Bullying and intimidation by doctors and other health professionals can lead to medication errors, according to the Institute for Safe Medication Practices. In a 2013 survey of more than 4,800 hospital workers, most of them nurses, nearly one-third said they did not question medication orders prescribed by an intimidating doctor even if they thought the order might be incorrect.
Aside from patient harm, inappropriate behavior can create a toxic work environment that leads to high employee turnover, according to Angood. It also damages the credibility of the disruptive doctor and the hospital, he said.
Several St. Joe’s employees who witnessed inappropriate operating room behavior told investigators they did not report it because they doubted anything would be done, they feared their jobs could be jeopardized or they did not want to confront the doctor, according to the federal inspection report.
That type of response is common, according to Carome.
“If you have staff who are afraid to report serious misconduct or substandard care, if they believe they will be retaliated against, that’s a serious cultural problem within the institution,” he said. “What is needed is an institution that promotes confidence that whistleblowers can come forward and submit complaints without any fear of retaliation.”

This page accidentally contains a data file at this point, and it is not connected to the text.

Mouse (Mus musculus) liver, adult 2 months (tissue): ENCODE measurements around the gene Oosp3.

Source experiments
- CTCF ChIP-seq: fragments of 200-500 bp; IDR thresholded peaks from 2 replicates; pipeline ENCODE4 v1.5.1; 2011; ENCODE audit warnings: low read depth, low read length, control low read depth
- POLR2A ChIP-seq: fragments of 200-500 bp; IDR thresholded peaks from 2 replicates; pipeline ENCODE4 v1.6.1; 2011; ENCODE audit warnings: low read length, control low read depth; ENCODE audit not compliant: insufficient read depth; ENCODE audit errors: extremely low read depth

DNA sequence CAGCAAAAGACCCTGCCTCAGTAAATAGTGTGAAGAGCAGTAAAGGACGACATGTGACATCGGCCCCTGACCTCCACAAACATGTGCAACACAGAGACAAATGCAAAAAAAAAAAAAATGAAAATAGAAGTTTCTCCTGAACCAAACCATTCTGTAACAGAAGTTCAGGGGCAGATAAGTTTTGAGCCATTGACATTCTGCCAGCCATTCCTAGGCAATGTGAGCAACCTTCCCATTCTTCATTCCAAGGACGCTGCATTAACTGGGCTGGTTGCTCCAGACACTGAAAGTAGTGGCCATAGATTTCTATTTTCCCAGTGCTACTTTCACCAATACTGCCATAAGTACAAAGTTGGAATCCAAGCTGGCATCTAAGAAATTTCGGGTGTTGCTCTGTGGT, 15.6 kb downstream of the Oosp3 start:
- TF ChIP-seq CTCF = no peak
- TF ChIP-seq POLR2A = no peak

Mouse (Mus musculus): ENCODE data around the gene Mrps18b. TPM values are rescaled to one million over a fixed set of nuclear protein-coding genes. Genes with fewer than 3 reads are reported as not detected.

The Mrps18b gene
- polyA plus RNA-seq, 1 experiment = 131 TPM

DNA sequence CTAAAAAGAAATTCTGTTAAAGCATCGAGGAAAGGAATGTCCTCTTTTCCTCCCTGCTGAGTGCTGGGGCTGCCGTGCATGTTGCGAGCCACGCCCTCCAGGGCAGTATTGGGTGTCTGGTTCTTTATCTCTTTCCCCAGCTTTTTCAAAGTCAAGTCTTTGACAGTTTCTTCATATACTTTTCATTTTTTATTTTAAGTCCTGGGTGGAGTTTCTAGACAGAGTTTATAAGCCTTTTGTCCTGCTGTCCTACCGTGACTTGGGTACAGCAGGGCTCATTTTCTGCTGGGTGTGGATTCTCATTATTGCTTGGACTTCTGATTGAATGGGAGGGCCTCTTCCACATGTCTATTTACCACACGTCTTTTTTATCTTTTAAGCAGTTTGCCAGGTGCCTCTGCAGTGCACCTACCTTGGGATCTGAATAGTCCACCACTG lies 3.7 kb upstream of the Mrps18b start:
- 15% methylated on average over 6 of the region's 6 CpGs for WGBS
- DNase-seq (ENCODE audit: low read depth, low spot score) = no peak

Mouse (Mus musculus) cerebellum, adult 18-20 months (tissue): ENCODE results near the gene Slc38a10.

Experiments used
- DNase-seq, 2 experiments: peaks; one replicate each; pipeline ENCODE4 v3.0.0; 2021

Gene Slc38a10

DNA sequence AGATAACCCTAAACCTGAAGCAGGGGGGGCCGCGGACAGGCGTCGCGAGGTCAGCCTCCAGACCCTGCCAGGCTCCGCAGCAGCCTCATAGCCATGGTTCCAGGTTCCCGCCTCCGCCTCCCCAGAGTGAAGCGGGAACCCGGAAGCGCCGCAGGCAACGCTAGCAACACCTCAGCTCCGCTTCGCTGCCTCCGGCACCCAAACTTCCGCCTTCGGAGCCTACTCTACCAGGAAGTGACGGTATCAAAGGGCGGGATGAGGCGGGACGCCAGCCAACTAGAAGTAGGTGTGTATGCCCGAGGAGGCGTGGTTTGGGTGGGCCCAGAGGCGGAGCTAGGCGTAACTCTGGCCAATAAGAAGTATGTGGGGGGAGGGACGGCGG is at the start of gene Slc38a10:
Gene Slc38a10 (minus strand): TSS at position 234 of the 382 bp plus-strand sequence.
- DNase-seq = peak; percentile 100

Many hospitals also fail to report problem doctors, he said.
Public Citizen did a study in 2009 that showed nearly half of U.S. hospitals had never filed reports when they revoked or restricted a doctor’s hospital privileges for more than 30 days for problems involving medical competency or conduct. Federal law requires hospitals to file these reports with the National Practitioner Data Bank.
Martin of DePaul University said most patients are unaware of the inappropriate things that can happen behind the scenes at hospitals and other health care facilities.
“I think the general patient population may wrongly expect a higher standard in health care just because it is health care,” he said.
Martin compares disruptive physician behavior in a hospital operating room to a pilot and copilot arguing and fighting in the cockpit of an airplane. “Do I want to be in a plane where the pilot and copilot are arguing at 31,000 feet? I don’t think so,” he said.